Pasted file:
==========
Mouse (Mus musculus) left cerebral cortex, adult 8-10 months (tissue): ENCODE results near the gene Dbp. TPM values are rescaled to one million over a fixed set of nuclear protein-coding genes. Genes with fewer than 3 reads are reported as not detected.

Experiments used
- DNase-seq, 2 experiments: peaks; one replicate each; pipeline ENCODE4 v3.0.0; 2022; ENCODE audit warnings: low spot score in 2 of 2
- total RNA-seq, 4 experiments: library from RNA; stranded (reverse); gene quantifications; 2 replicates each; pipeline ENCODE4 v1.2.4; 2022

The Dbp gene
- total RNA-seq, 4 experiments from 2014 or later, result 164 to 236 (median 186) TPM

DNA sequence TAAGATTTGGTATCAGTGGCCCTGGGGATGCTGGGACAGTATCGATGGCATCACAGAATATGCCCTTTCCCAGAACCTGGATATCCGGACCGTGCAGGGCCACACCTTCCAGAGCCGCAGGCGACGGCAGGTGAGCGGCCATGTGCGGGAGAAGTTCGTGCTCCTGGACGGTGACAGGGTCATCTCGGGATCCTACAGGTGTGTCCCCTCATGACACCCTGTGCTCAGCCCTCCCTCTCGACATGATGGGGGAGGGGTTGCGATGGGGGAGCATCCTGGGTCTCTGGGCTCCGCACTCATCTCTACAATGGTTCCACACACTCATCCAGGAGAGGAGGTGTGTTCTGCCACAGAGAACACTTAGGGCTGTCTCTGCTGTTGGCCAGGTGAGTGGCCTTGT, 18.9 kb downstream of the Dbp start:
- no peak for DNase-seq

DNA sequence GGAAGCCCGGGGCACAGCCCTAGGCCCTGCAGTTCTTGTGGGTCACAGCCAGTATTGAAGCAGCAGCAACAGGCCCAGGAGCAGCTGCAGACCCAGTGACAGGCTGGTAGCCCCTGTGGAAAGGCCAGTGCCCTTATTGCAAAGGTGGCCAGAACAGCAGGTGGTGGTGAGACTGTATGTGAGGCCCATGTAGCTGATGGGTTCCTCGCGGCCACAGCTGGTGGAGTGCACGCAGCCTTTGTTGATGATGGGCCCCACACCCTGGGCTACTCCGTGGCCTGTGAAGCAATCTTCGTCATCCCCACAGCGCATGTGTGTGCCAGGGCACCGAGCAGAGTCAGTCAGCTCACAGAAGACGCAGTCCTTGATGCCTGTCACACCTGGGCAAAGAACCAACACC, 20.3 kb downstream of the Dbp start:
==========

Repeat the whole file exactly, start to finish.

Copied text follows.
Mouse (Mus musculus) left cerebral cortex, adult 8-10 months (tissue): ENCODE results near the gene Dbp. TPM values are rescaled to one million over a fixed set of nuclear protein-coding genes. Genes with fewer than 3 reads are reported as not detected.

Experiments used
- DNase-seq, 2 experiments: peaks; one replicate each; pipeline ENCODE4 v3.0.0; 2022; ENCODE audit warnings: low spot score in 2 of 2
- total RNA-seq, 4 experiments: library from RNA; stranded (reverse); gene quantifications; 2 replicates each; pipeline ENCODE4 v1.2.4; 2022

The Dbp gene
- total RNA-seq, 4 experiments from 2014 or later, result 164 to 236 (median 186) TPM

DNA sequence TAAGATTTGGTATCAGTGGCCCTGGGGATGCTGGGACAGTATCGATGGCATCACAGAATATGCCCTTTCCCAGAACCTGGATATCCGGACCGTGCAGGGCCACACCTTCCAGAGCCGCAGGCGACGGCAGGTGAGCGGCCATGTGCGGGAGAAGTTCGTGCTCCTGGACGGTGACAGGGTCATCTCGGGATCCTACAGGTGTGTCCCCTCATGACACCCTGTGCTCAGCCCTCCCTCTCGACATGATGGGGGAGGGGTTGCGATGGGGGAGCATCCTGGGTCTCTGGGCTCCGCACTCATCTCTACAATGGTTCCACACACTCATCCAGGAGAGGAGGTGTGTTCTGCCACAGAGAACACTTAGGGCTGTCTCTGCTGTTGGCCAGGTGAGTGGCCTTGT, 18.9 kb downstream of the Dbp start:
- no peak for DNase-seq

DNA sequence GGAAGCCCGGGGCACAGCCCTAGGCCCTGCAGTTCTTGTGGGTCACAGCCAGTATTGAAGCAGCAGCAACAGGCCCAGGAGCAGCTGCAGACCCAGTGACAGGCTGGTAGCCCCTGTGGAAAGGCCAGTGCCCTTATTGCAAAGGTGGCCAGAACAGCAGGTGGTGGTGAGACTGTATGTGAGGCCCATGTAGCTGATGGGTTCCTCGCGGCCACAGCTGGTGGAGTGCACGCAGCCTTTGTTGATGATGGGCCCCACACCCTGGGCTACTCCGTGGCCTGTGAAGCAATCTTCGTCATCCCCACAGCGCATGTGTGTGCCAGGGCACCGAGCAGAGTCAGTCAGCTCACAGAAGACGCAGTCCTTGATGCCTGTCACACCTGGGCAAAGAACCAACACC, 20.3 kb downstream of the Dbp start: